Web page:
Earlier this week we looked at Maria Harris’ three questions of what may be living, dying, or rising in educational ministry. I’m working on a project now where I need to write an apologetic for reading books in the digital age and am wondering if the reading of printed books is something that may be dying. Will it go the way of cursive writing in this ever increasing proliferation of electronic devices? Is there something inherently different in the way our brains work when we pick up a book with paper and ink and when we pick up a tablet or sit in front of a screen to read?
Nicholas Carr, in his book The Shallows: What the Internet is Doing to Our Brains would say, “yes.” Citing many different studies and disciplines, Carr makes his case that reading is both tactile and visual, that when we read a print book we are engaging in deep, undistracted, contemplative attention to the argument or narrative in front of us that allows for creativity, problem solving, and empathy among other things to emerge. He indicates that reading on the “Net,” is really an exercise in “flitting” from hyperlink to hyperlink, spurred on by the immediate reward that the web offers in easy information, quick replies, and likes. Our very brains rewire to accommodate the tools we use, just as they did to learn the alphabet symbols for reading in the first place.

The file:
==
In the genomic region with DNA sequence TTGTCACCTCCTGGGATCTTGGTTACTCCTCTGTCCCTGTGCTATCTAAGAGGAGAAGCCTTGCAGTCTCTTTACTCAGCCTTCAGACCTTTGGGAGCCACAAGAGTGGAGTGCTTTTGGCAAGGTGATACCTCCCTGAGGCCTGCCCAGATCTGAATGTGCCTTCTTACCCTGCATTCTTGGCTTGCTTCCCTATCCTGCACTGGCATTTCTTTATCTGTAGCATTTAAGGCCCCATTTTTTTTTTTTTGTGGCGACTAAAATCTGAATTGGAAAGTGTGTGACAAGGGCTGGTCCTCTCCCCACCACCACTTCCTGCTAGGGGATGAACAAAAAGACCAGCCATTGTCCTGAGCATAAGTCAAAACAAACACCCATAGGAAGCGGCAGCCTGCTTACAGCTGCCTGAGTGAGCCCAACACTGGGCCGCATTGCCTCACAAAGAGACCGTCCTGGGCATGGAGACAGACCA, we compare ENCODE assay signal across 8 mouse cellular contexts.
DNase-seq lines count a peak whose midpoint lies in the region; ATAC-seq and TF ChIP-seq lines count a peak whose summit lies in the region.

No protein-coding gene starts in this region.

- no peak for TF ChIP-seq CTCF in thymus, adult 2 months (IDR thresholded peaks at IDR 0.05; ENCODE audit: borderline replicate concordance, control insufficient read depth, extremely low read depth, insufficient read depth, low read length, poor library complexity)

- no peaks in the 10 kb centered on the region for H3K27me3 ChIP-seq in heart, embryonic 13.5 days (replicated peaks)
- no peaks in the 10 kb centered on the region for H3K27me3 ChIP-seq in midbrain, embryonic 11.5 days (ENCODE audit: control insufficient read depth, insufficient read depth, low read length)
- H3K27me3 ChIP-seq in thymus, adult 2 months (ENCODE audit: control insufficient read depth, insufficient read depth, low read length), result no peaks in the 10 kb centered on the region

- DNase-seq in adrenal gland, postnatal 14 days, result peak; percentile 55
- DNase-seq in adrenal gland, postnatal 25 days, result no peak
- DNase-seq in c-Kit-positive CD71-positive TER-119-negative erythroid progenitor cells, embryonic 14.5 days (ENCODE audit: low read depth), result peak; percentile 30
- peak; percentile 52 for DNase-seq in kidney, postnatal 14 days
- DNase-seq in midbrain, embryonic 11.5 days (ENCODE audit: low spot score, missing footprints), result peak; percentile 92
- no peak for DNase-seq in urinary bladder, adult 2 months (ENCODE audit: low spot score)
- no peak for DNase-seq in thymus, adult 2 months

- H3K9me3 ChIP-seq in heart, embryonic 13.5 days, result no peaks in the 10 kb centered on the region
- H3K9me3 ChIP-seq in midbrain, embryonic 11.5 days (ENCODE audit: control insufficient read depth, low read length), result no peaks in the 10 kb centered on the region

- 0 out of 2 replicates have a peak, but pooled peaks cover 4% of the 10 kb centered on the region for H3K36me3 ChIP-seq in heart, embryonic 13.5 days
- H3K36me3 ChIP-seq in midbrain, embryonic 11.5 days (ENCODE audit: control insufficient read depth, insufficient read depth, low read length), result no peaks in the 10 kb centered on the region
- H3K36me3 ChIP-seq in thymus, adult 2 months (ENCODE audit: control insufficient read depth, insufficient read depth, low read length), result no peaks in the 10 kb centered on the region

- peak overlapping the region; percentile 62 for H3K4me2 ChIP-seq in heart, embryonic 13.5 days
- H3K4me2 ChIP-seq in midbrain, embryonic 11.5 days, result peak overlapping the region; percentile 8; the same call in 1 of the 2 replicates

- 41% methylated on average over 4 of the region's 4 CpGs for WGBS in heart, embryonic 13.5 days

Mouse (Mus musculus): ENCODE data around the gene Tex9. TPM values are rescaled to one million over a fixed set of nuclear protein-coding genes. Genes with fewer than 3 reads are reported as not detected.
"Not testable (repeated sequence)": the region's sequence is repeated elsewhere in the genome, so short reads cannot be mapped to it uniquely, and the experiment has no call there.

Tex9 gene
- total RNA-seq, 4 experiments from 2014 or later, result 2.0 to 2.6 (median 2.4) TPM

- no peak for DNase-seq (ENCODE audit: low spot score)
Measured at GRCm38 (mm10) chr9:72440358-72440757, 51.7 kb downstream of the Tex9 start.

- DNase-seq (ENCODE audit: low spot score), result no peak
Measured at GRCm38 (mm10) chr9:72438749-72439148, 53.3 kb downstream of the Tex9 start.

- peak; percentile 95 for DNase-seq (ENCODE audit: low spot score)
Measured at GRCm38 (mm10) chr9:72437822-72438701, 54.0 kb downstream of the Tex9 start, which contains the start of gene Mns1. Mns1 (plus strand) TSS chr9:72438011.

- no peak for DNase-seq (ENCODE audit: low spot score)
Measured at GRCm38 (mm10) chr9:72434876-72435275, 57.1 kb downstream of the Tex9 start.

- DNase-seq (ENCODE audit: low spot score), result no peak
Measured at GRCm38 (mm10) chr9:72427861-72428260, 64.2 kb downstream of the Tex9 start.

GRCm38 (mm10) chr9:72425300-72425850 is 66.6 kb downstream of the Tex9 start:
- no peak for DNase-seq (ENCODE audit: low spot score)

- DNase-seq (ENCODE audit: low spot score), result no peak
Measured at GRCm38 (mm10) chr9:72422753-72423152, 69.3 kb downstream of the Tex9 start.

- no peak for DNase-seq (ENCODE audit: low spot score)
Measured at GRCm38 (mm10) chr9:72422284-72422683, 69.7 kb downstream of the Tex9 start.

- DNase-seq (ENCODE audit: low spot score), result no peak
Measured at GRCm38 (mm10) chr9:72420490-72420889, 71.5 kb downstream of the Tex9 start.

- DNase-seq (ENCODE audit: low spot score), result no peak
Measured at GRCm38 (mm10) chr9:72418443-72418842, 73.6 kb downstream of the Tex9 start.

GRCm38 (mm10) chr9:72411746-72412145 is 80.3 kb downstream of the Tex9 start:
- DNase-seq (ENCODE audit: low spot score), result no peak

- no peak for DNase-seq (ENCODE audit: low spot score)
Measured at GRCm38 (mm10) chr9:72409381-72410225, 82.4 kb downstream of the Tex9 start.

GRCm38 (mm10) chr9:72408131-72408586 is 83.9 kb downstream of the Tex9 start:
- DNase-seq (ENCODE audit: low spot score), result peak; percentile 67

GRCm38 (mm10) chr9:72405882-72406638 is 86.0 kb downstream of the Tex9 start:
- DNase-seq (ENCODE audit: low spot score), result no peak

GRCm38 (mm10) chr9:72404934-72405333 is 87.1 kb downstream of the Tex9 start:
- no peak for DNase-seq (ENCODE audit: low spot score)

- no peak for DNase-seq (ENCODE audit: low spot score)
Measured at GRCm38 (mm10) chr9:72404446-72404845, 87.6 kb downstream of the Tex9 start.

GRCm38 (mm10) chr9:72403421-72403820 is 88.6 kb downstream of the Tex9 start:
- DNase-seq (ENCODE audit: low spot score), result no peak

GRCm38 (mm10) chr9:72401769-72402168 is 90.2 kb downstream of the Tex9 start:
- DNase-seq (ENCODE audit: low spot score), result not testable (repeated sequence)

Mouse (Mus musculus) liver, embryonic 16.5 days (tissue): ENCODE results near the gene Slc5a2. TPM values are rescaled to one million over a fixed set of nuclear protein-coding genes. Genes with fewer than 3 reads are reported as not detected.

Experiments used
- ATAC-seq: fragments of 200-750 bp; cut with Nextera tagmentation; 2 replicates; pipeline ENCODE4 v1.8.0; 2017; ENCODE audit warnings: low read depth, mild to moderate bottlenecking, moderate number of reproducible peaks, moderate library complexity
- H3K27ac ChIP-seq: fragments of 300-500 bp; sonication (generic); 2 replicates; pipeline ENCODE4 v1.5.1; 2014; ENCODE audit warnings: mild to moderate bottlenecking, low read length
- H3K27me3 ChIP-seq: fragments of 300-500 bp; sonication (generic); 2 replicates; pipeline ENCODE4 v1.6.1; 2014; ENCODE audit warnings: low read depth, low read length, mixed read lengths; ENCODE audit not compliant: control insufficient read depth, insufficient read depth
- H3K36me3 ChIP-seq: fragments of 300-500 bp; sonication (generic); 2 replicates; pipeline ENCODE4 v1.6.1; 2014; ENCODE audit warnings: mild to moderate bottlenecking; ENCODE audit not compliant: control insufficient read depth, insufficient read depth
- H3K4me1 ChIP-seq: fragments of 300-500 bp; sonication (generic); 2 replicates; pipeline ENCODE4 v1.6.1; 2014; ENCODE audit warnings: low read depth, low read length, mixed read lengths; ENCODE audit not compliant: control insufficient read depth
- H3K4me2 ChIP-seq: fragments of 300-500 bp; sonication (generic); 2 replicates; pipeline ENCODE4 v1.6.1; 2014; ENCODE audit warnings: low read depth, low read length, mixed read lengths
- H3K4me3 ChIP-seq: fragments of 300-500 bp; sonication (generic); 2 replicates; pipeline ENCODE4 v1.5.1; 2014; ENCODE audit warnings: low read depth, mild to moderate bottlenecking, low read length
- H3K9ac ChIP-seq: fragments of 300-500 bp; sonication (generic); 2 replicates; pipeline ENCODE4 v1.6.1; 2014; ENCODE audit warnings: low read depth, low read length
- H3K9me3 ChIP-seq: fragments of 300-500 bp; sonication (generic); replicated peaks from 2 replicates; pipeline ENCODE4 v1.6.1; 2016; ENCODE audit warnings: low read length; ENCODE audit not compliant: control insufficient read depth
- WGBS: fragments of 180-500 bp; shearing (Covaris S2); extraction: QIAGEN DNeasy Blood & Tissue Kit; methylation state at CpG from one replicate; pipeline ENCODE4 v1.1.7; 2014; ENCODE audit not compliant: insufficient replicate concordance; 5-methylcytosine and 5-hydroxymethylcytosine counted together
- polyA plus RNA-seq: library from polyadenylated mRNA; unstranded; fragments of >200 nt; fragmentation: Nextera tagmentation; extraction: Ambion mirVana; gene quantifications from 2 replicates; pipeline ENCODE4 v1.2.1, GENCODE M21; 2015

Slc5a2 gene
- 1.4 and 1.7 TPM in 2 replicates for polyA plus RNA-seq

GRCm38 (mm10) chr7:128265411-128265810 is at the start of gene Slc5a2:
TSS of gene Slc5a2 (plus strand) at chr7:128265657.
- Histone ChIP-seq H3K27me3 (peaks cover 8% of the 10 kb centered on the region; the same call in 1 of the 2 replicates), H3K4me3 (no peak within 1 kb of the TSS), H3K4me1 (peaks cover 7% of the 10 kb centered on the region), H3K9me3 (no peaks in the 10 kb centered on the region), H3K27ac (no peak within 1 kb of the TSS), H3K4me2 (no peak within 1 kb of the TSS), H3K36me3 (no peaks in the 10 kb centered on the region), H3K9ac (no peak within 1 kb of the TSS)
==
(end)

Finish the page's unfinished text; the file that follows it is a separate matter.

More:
I wonder how our Bible reading changes when we move from print to electronic forms of scripture. I wonder about the choices we make in books we read in print form vs. electronic form. I wonder if we were to make a case for our children, youth, and young adults for reading print resources what we might say.
If you’re interested in reading more on this topic, here are a few recent studies:
Kathy Dawson, Associate Professor of Christian Education, Columbia Theological Seminary